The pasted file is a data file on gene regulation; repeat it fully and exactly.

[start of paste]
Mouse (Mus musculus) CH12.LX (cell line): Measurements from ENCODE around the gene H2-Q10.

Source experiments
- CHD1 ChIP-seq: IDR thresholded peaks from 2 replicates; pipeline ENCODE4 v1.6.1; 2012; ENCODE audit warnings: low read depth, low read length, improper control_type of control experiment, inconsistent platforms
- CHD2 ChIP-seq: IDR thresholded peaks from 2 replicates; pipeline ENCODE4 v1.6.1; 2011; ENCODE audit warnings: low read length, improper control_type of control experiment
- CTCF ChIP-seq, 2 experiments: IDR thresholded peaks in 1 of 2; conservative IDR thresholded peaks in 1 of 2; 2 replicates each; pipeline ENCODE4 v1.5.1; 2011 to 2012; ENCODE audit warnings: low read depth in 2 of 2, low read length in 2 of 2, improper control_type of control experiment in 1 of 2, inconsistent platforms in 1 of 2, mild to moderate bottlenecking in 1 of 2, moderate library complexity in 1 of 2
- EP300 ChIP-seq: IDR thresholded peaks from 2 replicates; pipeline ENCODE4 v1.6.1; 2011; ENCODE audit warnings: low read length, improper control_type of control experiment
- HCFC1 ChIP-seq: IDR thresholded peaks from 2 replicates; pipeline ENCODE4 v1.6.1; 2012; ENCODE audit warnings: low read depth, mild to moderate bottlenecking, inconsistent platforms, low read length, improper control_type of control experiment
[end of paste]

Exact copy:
Mouse (Mus musculus) CH12.LX (cell line): Measurements from ENCODE around the gene H2-Q10.

Source experiments
- CHD1 ChIP-seq: IDR thresholded peaks from 2 replicates; pipeline ENCODE4 v1.6.1; 2012; ENCODE audit warnings: low read depth, low read length, improper control_type of control experiment, inconsistent platforms
- CHD2 ChIP-seq: IDR thresholded peaks from 2 replicates; pipeline ENCODE4 v1.6.1; 2011; ENCODE audit warnings: low read length, improper control_type of control experiment
- CTCF ChIP-seq, 2 experiments: IDR thresholded peaks in 1 of 2; conservative IDR thresholded peaks in 1 of 2; 2 replicates each; pipeline ENCODE4 v1.5.1; 2011 to 2012; ENCODE audit warnings: low read depth in 2 of 2, low read length in 2 of 2, improper control_type of control experiment in 1 of 2, inconsistent platforms in 1 of 2, mild to moderate bottlenecking in 1 of 2, moderate library complexity in 1 of 2
- EP300 ChIP-seq: IDR thresholded peaks from 2 replicates; pipeline ENCODE4 v1.6.1; 2011; ENCODE audit warnings: low read length, improper control_type of control experiment
- HCFC1 ChIP-seq: IDR thresholded peaks from 2 replicates; pipeline ENCODE4 v1.6.1; 2012; ENCODE audit warnings: low read depth, mild to moderate bottlenecking, inconsistent platforms, low read length, improper control_type of control experiment